Does diabetic retinopathy have any symptoms?
Often there are no symptoms in the early stages of the disease, nor is there any pain. Don’t wait for symptoms. Be sure to have a comprehensive dilated eye exam at least once a year.
Blurred vision may occur when the macula—the part of the retina that provides sharp central vision—swells from leaking fluid. This condition is called macular edema.
If new blood vessels grow on the surface of the retina, they can bleed into the eye and block vision.
What are the symptoms of proliferative retinopathy if bleeding occurs?
At first, you will see a few specks of blood, or spots, “floating” in your vision. If spots occur, see your eye care professional as soon as possible. You may need treatment before more serious bleeding occurs. Hemorrhages tend to happen more than once, often during sleep.
Sometimes, without treatment, the spots clear, and you will see better. However, bleeding can reoccur and cause severely blurred vision. You need to be examined by your eye care professional at the first sign of blurred vision, before more bleeding occurs.
If left untreated, proliferative retinopathy can cause severe vision loss and even blindness. Also, the earlier you receive treatment, the more likely treatment will be effective.
How are diabetic retinopathy and macular edema detected?
Diabetic retinopathy and macular edema are detected during a comprehensive eye exam that includes:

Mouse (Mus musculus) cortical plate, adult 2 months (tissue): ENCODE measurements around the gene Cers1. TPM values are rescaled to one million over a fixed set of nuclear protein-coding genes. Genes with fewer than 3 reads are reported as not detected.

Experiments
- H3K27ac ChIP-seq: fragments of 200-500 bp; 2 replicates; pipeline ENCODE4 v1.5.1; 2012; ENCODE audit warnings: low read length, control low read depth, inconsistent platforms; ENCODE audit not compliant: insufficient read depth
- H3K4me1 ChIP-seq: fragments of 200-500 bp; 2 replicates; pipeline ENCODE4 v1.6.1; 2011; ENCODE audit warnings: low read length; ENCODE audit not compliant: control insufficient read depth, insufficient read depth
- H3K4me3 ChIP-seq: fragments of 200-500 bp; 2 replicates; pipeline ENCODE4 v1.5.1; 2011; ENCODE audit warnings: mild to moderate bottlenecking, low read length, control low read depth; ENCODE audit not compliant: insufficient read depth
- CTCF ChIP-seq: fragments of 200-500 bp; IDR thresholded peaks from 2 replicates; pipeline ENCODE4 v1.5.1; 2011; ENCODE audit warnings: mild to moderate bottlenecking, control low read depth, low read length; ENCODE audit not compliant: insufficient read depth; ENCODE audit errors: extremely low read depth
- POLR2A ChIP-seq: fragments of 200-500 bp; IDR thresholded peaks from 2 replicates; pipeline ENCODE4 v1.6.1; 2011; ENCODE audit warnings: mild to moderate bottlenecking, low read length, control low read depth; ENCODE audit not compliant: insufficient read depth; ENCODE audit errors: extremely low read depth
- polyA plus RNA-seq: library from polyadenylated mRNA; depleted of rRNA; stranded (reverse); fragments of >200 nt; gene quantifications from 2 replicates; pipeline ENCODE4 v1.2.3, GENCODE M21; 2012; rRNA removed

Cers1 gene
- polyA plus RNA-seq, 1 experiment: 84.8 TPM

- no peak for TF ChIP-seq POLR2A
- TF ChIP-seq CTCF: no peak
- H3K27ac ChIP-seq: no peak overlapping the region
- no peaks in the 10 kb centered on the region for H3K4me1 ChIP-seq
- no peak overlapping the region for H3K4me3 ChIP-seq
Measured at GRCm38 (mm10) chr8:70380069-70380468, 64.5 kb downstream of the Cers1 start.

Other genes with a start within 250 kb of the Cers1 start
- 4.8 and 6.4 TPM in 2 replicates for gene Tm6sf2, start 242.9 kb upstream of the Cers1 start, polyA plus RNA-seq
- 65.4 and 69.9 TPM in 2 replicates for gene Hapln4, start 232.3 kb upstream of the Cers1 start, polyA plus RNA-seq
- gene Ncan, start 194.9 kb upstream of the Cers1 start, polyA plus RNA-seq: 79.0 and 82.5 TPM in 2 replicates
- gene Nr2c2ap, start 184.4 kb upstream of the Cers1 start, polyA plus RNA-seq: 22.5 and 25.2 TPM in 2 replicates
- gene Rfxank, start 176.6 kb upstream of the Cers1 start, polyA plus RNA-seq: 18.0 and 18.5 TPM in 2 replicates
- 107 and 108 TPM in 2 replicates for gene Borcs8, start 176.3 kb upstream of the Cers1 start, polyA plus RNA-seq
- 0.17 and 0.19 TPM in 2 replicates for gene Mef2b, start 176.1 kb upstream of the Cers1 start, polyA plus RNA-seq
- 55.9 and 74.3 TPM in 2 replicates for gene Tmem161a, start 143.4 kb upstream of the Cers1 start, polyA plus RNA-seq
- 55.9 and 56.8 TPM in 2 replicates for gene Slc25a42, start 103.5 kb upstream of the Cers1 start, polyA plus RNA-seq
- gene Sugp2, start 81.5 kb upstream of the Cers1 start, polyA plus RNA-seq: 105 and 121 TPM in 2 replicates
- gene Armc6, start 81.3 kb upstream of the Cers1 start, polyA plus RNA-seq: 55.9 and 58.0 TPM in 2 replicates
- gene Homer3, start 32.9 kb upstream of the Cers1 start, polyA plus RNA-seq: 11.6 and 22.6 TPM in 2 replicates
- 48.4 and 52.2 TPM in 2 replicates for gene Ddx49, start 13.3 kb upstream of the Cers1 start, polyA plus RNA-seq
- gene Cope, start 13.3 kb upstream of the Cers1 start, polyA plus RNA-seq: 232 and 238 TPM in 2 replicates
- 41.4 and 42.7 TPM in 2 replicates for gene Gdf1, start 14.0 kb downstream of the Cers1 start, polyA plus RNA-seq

- Visual acuity test. This eye chart test measures how well you see at various distances.
- Dilated eye exam. Drops are placed in your eyes to widen, or dilate, the pupils. This allows the eye care professional to see more of the inside of your eyes to check for signs of the disease. Your eye care professional uses a special magnifying lens to examine your retina and optic nerve for signs of damage and other eye problems. After the exam, your close-up vision may remain blurred for several hours.
- Tonometry. An instrument measures the pressure inside the eye. Numbing drops may be applied to your eye for this test.
Your doctor will check your retina for early signs of the disease, including:
- Leaking blood vessels.
- Retinal swelling (macular edema).
- Pale, fatty deposits on the retina–signs of leaking blood vessels.
- Damaged nerve tissue.
- Any changes to the blood vessels.
If your doctor believes you need treatment for macular edema, he or she may suggest a fluorescein angiogram. In this test, a special dye is injected into your arm. Pictures are taken as the dye passes through the blood vessels in your retina. The test allows your eye care professional to identify any leaking blood vessels and recommend treatment.